Only two hours out of the womb, and Mason Witt's life was in jeopardy.

He was born with four congenital heart defects that were caught by a heads-up special care nurse and a pediatrician.

Each heard a faint heart murmur and thought something seemed not right before the doctor ordered the ultrasound that saved Mason's life.

At just 7 days old, Mason was rushed from Delnor Community Hospital in Geneva to Ann & Robert H. Lurie Children's Hospital of Chicago. There, doctors opened his chest to repair his aorta. He was also diagnosed with an arterial septal defect and bicuspid aortic valve disease.

Today, at 18 months, Mason is in good health. But his mother, Samantha Witt of West Chicago, says he requires careful monitoring. Mason sees a cardiologist every six months to test for problems with the electrical activity of his heart and to have his vital stats measured.

"If you looked at Mason, you'd never know anything was wrong, but if his conditions ever progress, he'll need at least one more open heart surgery," Witt said. "If an appointment ever shows that a valve is leaking, he'll need immediate valve replacement. So our cardiologist appointments are very stressful."

Witt had never heard of congenital heart disease afflicting newborns. But now, as a patient access specialist at Delnor, one of her responsibilities includes assisting with the distribution of handmade red knit caps to babies born in February as part of the American Heart Association's Little Hats, Big Hearts campaign.

Samantha Witt, a West Chicago mom, gave birth to her son Mason, right, who had a rare heart defect. It was so serious that he had heart surgery at the age of 7 days. Today, she's a big advocate of the Little Hats Big Hearts program, designed to call attention to heart defects in newborns. Daniel White | Staff Photographer

"I felt lost and scared because I knew nothing about this condition that affects 1 in every 110 babies," she said. "But this has now affected me and my family firsthand. So I'm knowledgeable now, and I want to do anything I can to help babies who fought like Mason has had to, and their parents, so they don't feel as scared and alone as I did."

She contacted former classmate Anne Schullo, who heads the Little Hats campaign in Illinois for the American Heart Association and helped expand the program at Delnor.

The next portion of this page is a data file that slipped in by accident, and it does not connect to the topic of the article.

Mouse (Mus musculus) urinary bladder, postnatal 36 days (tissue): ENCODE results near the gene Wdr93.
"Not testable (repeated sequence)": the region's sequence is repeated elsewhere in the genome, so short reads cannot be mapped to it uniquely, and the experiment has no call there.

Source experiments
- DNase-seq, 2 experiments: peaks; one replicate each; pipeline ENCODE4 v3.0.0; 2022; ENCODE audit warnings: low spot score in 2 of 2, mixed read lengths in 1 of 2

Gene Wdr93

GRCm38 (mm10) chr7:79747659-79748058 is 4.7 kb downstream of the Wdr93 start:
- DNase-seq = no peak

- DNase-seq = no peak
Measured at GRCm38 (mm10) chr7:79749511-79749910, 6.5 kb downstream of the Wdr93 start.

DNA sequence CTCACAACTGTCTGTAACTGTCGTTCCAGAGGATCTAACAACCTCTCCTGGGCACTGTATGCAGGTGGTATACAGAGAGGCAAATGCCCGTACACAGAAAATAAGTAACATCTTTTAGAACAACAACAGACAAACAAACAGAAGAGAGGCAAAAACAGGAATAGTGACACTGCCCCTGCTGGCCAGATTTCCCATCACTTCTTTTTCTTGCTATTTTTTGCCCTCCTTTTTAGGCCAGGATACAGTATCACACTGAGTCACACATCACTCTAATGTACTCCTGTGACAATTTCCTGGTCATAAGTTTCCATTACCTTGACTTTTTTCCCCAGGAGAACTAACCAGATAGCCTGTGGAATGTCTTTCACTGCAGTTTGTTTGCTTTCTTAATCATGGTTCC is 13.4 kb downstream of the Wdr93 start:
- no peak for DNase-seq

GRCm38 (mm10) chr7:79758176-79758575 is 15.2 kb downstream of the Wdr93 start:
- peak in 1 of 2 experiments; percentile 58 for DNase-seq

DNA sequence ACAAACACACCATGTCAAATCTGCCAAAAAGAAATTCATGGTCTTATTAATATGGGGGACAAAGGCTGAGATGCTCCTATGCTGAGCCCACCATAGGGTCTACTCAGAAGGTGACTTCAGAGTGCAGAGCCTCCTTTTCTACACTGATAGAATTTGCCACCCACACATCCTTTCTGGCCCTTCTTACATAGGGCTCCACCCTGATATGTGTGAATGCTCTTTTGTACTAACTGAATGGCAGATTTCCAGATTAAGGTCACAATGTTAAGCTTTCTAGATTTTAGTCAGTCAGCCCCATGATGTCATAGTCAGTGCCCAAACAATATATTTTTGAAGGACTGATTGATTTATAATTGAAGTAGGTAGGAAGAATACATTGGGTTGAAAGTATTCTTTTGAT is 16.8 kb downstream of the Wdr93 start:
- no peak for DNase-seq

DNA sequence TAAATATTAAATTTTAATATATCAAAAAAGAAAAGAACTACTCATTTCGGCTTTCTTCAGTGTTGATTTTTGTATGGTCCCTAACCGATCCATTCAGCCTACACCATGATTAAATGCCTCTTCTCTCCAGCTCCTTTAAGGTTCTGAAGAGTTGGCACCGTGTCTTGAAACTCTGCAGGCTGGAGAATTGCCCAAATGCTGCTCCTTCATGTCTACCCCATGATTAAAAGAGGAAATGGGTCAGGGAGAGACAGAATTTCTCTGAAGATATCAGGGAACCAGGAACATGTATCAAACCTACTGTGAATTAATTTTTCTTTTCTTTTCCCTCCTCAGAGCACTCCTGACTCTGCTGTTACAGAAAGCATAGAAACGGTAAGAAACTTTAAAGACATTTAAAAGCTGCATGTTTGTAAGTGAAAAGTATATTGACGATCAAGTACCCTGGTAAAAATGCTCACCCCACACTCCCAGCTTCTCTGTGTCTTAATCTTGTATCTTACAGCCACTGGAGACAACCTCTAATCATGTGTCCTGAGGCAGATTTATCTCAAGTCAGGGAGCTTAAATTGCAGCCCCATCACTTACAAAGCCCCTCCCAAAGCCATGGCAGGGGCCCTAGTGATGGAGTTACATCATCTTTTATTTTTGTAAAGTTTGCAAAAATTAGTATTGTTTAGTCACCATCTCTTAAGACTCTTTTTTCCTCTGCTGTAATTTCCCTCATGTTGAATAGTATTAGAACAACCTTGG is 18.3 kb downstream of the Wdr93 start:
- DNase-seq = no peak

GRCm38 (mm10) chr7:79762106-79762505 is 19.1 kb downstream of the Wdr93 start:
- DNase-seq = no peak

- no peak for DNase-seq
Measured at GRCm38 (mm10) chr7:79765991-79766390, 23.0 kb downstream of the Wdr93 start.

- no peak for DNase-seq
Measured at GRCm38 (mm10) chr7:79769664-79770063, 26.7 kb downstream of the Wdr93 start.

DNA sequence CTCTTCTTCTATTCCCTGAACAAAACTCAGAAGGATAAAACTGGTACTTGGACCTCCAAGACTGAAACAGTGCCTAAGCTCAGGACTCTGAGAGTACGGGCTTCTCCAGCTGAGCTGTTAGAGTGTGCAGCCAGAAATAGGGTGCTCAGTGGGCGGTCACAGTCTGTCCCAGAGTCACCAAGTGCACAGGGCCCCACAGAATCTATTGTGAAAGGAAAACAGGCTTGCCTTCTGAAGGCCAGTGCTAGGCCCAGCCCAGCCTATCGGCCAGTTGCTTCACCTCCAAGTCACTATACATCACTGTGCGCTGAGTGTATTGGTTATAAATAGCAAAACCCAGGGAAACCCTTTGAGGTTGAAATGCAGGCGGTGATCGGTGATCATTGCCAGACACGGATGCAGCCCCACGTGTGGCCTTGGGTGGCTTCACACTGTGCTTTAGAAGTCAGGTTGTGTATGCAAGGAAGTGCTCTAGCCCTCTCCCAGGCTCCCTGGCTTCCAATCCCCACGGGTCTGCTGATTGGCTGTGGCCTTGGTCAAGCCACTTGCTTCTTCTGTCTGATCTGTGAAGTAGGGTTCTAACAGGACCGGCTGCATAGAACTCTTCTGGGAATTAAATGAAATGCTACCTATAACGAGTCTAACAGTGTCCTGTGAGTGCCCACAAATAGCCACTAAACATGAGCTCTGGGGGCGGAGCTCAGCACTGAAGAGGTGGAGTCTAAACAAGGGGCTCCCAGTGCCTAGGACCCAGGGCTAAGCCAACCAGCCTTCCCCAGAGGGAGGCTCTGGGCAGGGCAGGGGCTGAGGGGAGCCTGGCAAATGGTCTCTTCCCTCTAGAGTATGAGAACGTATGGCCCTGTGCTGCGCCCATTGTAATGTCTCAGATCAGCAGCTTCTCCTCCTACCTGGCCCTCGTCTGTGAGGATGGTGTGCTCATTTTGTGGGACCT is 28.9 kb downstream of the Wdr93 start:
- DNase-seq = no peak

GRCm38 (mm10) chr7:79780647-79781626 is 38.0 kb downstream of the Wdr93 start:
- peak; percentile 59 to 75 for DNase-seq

"I dedicated myself to helping in any way I could there," Witt said. "So I make sure the nurses are receiving and distributing the hats and the little cards that come with them that explains what the hat is about and how to spread awareness."

Samantha Witt and her husband Eric relax in their West Chicago home. Above, she holds her son Mason who was born with rare heart defect. Seated in front are Mason's brothers Cameron, left, and Riley, right Daniel White | Staff Photographer

She said the hats, put on just more than 100 babies born this month at Delnor, have been a hit, especially among the grandmothers who knit and ask how to get involved.

The campaign has affected Witt in ways she'd never imagine, too.

"Red has such a different meaning for us than it did two years ago," she said. "Seeing these babies in their red hats melts my heart. I always take a moment to tell the parents their child is wearing it for my son and all of the other boys and girls out there struggling and fighting. It truly is a wonderful thing to see."

In addition to his heart surgery, Mason has also had surgery to repair his tethered spine, a side-effect of his heart complications. Witt said he's also recovered nicely from that procedure.

"He's doing amazing and he's hit every milestone thanks to some trained professionals who were aware of the early warning signs of heart defects," she said. "His cardiologist and neurosurgeon are both so pleased."

Babies in the maternity ward of Edward Hospital in Naperville, wear red hats as part of the 19,000 hats the American Heart Association distributed this month for the Little Hats Big Heart program. Bev Horne | Staff Photographer

In addition to teaching the Witts about deadly heart defects, Mason has also taught the family, including his 9- and 8-year-old brothers, not to take anything for granted.

"The little things to most are huge for us because we know (Mason) could not be here tomorrow," she said. "So he's taught us how to love, unconditionally, every day."